Rachel Rising's Terry Moore Says Big Two Comics "Need to Lose it and Everybody Dies"


The end of the most recent issue of Rachel Rising, the Abstract Studios horror series from Strangers in Paradise creator Terry Moore, ended with a surprising twist that may leave one or more of his characters dead.

This isn't entirely unprecedented for Moore; during the years-long run on Strangers in Paradise, he killed a number of the series' ancillary characters and put two of the book's heroes into a near-fatal plane crash about halfway through--a crash which continued to reverberate through the series for years after.

And, he says, the "Big Two" superhero publishers could use a little of that. The sense of drama and consequence is lost, he says, when somebody dies and comes back around a few months later. Most comic book fans, of course, agree with that position, but Moore took it a bit further when we spoke to him at San Diego Comic Con International last month.

"How many times has somebody had to go save the universe?" Moore asked ComicBook.com. "At least once they need to lose it and everybody dies. And that's an American thing. In the European stories, the people do die. The hero dies, the country gets blown up. There's a lot of apocalyptic Australian movies where, yeah, the world did blow up. And then Steve Carell made that one movie where the world did blow up at the end and everybody was freaked out about it--like what? How did that made?"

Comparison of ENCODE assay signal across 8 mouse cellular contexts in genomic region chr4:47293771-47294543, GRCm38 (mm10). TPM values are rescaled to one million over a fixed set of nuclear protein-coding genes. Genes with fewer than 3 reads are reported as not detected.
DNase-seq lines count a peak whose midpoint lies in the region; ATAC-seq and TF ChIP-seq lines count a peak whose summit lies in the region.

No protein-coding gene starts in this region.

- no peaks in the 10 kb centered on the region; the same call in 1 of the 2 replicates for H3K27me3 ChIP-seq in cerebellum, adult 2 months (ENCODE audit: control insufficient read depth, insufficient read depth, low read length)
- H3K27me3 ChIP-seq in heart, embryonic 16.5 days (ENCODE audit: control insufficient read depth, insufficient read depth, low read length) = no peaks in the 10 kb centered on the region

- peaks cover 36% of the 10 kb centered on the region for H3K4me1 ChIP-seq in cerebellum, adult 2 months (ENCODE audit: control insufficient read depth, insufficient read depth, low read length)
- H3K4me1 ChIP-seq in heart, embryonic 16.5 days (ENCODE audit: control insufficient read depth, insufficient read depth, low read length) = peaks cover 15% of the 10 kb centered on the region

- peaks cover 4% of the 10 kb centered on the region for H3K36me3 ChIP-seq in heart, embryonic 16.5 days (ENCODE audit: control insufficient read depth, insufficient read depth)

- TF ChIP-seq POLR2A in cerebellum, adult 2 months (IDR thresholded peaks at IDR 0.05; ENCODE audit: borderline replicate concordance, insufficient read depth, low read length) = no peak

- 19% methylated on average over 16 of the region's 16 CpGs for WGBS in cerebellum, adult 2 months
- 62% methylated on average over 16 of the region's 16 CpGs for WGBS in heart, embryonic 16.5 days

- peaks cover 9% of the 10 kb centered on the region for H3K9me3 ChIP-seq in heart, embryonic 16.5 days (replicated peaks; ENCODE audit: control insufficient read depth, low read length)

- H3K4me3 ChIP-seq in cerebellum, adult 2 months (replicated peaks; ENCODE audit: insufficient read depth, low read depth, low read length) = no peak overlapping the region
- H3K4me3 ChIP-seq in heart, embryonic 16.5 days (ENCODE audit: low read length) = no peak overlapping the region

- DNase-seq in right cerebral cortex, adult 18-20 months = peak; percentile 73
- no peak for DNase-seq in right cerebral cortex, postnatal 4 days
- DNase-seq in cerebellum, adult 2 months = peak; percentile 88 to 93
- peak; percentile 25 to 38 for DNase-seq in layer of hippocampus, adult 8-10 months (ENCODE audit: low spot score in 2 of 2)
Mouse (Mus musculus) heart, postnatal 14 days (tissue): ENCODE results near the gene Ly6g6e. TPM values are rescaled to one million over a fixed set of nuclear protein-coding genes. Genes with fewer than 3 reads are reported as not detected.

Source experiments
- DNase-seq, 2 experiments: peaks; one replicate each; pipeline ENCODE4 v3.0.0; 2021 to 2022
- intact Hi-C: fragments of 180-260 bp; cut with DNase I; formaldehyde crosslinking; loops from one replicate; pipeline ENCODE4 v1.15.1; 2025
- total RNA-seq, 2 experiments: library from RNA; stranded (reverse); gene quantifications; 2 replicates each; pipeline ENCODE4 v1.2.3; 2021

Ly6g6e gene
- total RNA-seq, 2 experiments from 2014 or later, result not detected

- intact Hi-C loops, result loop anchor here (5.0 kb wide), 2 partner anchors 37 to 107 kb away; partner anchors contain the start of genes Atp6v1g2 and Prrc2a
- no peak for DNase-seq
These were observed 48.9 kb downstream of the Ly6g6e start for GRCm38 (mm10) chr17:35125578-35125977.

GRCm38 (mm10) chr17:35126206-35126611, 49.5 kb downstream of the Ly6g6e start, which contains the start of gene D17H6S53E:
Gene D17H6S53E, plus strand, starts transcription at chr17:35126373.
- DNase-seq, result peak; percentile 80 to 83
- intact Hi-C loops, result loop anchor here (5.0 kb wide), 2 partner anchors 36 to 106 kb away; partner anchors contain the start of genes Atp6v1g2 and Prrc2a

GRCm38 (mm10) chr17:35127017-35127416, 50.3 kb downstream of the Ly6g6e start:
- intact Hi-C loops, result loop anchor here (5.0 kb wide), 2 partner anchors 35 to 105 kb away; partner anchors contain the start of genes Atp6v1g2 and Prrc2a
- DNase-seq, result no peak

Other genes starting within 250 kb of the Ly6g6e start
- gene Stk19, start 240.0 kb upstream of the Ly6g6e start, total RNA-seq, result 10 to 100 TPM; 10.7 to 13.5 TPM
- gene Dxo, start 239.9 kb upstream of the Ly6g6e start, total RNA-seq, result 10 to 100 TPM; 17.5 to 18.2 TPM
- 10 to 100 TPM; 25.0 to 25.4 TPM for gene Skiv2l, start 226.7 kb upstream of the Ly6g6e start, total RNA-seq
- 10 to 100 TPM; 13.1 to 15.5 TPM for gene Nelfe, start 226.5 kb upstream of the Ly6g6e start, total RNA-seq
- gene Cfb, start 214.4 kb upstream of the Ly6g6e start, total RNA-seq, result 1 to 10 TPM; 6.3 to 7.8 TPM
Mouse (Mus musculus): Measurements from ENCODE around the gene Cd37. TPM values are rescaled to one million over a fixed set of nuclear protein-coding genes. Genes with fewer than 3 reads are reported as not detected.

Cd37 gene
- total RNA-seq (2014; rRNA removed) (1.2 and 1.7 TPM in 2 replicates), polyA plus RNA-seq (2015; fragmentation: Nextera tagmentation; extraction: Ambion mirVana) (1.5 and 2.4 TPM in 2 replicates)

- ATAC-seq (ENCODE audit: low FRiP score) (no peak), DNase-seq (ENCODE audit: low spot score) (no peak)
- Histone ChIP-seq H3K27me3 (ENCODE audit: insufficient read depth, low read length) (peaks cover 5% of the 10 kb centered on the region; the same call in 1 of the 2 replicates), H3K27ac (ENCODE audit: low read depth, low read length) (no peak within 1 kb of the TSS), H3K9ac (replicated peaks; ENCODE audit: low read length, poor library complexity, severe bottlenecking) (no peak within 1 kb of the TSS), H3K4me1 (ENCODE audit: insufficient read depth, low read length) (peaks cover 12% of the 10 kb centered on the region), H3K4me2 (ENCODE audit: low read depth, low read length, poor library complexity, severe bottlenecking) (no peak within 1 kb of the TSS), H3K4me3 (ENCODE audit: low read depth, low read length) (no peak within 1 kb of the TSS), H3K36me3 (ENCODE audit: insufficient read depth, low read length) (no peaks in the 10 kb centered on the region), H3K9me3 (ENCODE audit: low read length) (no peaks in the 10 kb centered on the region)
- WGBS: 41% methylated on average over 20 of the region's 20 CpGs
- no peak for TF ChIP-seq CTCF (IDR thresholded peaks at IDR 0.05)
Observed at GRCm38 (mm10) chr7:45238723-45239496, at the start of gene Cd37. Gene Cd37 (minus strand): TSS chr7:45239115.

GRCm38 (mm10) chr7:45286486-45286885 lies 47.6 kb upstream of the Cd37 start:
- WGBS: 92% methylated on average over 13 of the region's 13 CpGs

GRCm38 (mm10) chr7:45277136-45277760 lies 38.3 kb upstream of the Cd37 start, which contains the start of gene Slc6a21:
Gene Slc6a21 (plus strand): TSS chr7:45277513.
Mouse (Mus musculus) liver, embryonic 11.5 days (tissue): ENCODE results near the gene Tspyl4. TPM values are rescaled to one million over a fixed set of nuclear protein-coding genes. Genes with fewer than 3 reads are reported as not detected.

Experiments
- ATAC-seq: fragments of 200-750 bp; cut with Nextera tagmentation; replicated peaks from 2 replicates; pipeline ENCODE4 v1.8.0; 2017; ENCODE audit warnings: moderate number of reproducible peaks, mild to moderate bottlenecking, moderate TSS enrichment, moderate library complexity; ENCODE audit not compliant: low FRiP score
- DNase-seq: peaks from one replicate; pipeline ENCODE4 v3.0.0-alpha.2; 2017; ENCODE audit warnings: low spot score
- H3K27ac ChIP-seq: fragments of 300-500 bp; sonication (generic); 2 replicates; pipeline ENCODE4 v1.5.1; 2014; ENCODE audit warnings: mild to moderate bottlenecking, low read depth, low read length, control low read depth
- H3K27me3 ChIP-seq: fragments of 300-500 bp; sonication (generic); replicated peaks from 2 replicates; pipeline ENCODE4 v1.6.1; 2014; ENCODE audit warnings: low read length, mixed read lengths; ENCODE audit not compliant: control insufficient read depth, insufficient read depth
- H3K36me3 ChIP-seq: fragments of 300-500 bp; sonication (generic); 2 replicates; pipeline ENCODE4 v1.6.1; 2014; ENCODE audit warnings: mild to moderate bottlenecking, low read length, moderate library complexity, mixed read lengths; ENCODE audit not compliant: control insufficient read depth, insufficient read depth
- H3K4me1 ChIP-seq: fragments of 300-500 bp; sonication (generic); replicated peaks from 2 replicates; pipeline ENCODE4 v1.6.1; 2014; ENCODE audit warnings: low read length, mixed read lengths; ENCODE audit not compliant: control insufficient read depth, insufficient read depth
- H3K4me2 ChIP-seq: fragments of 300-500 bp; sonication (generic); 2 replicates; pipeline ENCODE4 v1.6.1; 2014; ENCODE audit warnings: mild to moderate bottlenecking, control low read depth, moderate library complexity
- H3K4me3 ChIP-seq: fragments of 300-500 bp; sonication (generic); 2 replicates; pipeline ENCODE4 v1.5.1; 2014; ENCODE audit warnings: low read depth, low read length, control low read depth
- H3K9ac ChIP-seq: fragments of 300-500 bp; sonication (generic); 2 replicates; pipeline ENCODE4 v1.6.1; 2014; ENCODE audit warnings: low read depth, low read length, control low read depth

Of course, in the film he's discussing--Seeking a Friend For the End of the World--the giveaway was right there in the title. But, still, people got mad. After all, Armageddon didn't actually accomplish what it said on the poster.

"Yeah--it was 'We told you--we weren't kidding!" Moore laughed. "But it's an American thing. We're used to having everybody ride off into the sunset. So it's fun to play against type. It's like a good TV series where something happens and everybody's wondering about it because they didn't expect it, you know? And that's what's entertaining, that's what's interesting. Sometimes writers will do things on purpose just to see if they can write their way out of it and you can't play it too safe, otherwise the read is not as interesting. You don't want to just start throwing a butcher knife around the room, but it's good to throw in an earthquake every once in a while and see what shakes out."